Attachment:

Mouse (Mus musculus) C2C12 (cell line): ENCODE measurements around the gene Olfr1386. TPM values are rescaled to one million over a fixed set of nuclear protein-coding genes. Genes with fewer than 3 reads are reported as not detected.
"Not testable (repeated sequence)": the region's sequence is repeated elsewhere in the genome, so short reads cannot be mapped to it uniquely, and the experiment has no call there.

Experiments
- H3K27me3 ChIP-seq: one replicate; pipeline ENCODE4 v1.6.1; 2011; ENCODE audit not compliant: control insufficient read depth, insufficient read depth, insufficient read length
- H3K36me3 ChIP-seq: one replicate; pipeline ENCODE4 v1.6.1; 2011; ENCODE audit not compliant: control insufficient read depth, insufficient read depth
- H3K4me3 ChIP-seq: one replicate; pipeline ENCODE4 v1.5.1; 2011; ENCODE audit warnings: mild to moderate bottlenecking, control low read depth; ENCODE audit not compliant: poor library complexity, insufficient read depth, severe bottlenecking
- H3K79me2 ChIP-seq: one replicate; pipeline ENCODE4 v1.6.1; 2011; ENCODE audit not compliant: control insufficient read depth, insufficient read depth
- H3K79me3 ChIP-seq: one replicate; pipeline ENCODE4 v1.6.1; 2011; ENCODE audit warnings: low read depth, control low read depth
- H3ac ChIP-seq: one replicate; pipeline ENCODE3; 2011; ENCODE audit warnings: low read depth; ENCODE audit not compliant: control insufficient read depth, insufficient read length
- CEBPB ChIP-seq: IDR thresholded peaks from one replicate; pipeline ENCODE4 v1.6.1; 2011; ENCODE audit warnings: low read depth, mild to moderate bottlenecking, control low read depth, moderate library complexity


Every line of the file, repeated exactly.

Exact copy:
Mouse (Mus musculus) C2C12 (cell line): ENCODE measurements around the gene Olfr1386. TPM values are rescaled to one million over a fixed set of nuclear protein-coding genes. Genes with fewer than 3 reads are reported as not detected.
"Not testable (repeated sequence)": the region's sequence is repeated elsewhere in the genome, so short reads cannot be mapped to it uniquely, and the experiment has no call there.

Experiments
- H3K27me3 ChIP-seq: one replicate; pipeline ENCODE4 v1.6.1; 2011; ENCODE audit not compliant: control insufficient read depth, insufficient read depth, insufficient read length
- H3K36me3 ChIP-seq: one replicate; pipeline ENCODE4 v1.6.1; 2011; ENCODE audit not compliant: control insufficient read depth, insufficient read depth
- H3K4me3 ChIP-seq: one replicate; pipeline ENCODE4 v1.5.1; 2011; ENCODE audit warnings: mild to moderate bottlenecking, control low read depth; ENCODE audit not compliant: poor library complexity, insufficient read depth, severe bottlenecking
- H3K79me2 ChIP-seq: one replicate; pipeline ENCODE4 v1.6.1; 2011; ENCODE audit not compliant: control insufficient read depth, insufficient read depth
- H3K79me3 ChIP-seq: one replicate; pipeline ENCODE4 v1.6.1; 2011; ENCODE audit warnings: low read depth, control low read depth
- H3ac ChIP-seq: one replicate; pipeline ENCODE3; 2011; ENCODE audit warnings: low read depth; ENCODE audit not compliant: control insufficient read depth, insufficient read length
- CEBPB ChIP-seq: IDR thresholded peaks from one replicate; pipeline ENCODE4 v1.6.1; 2011; ENCODE audit warnings: low read depth, mild to moderate bottlenecking, control low read depth, moderate library complexity